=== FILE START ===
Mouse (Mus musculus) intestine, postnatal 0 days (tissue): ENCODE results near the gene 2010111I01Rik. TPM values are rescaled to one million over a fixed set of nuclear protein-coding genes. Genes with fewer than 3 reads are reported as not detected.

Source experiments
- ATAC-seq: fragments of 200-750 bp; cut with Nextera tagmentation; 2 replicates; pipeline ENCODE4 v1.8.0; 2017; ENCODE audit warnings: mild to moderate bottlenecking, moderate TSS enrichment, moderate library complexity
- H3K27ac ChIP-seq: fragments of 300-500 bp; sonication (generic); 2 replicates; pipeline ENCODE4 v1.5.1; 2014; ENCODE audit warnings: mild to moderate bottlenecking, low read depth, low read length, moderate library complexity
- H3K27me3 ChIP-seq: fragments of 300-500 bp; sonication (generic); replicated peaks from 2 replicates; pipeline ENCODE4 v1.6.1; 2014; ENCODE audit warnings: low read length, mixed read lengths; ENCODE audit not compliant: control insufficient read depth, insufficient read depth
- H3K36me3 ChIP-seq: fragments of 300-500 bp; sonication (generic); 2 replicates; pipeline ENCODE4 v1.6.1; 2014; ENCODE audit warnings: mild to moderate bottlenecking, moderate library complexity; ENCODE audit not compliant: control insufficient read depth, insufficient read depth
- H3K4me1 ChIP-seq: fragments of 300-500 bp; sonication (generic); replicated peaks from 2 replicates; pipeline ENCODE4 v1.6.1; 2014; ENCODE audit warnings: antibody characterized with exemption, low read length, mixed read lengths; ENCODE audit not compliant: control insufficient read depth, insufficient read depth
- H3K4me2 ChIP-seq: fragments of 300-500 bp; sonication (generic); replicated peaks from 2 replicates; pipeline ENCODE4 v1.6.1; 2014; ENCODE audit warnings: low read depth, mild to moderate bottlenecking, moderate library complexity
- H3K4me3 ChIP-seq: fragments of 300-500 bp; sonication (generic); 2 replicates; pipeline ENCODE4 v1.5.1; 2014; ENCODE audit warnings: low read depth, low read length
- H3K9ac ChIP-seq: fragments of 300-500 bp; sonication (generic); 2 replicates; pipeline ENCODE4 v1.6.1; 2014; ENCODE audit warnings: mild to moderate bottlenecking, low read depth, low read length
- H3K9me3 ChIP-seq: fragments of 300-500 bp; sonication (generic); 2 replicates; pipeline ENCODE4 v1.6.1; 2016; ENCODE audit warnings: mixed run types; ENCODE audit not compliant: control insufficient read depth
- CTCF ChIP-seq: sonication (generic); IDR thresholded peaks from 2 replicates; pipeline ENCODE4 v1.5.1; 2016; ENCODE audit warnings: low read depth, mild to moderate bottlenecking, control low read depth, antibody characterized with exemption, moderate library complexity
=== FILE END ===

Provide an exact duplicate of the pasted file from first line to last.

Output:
Mouse (Mus musculus) intestine, postnatal 0 days (tissue): ENCODE results near the gene 2010111I01Rik. TPM values are rescaled to one million over a fixed set of nuclear protein-coding genes. Genes with fewer than 3 reads are reported as not detected.

Source experiments
- ATAC-seq: fragments of 200-750 bp; cut with Nextera tagmentation; 2 replicates; pipeline ENCODE4 v1.8.0; 2017; ENCODE audit warnings: mild to moderate bottlenecking, moderate TSS enrichment, moderate library complexity
- H3K27ac ChIP-seq: fragments of 300-500 bp; sonication (generic); 2 replicates; pipeline ENCODE4 v1.5.1; 2014; ENCODE audit warnings: mild to moderate bottlenecking, low read depth, low read length, moderate library complexity
- H3K27me3 ChIP-seq: fragments of 300-500 bp; sonication (generic); replicated peaks from 2 replicates; pipeline ENCODE4 v1.6.1; 2014; ENCODE audit warnings: low read length, mixed read lengths; ENCODE audit not compliant: control insufficient read depth, insufficient read depth
- H3K36me3 ChIP-seq: fragments of 300-500 bp; sonication (generic); 2 replicates; pipeline ENCODE4 v1.6.1; 2014; ENCODE audit warnings: mild to moderate bottlenecking, moderate library complexity; ENCODE audit not compliant: control insufficient read depth, insufficient read depth
- H3K4me1 ChIP-seq: fragments of 300-500 bp; sonication (generic); replicated peaks from 2 replicates; pipeline ENCODE4 v1.6.1; 2014; ENCODE audit warnings: antibody characterized with exemption, low read length, mixed read lengths; ENCODE audit not compliant: control insufficient read depth, insufficient read depth
- H3K4me2 ChIP-seq: fragments of 300-500 bp; sonication (generic); replicated peaks from 2 replicates; pipeline ENCODE4 v1.6.1; 2014; ENCODE audit warnings: low read depth, mild to moderate bottlenecking, moderate library complexity
- H3K4me3 ChIP-seq: fragments of 300-500 bp; sonication (generic); 2 replicates; pipeline ENCODE4 v1.5.1; 2014; ENCODE audit warnings: low read depth, low read length
- H3K9ac ChIP-seq: fragments of 300-500 bp; sonication (generic); 2 replicates; pipeline ENCODE4 v1.6.1; 2014; ENCODE audit warnings: mild to moderate bottlenecking, low read depth, low read length
- H3K9me3 ChIP-seq: fragments of 300-500 bp; sonication (generic); 2 replicates; pipeline ENCODE4 v1.6.1; 2016; ENCODE audit warnings: mixed run types; ENCODE audit not compliant: control insufficient read depth
- CTCF ChIP-seq: sonication (generic); IDR thresholded peaks from 2 replicates; pipeline ENCODE4 v1.5.1; 2016; ENCODE audit warnings: low read depth, mild to moderate bottlenecking, control low read depth, antibody characterized with exemption, moderate library complexity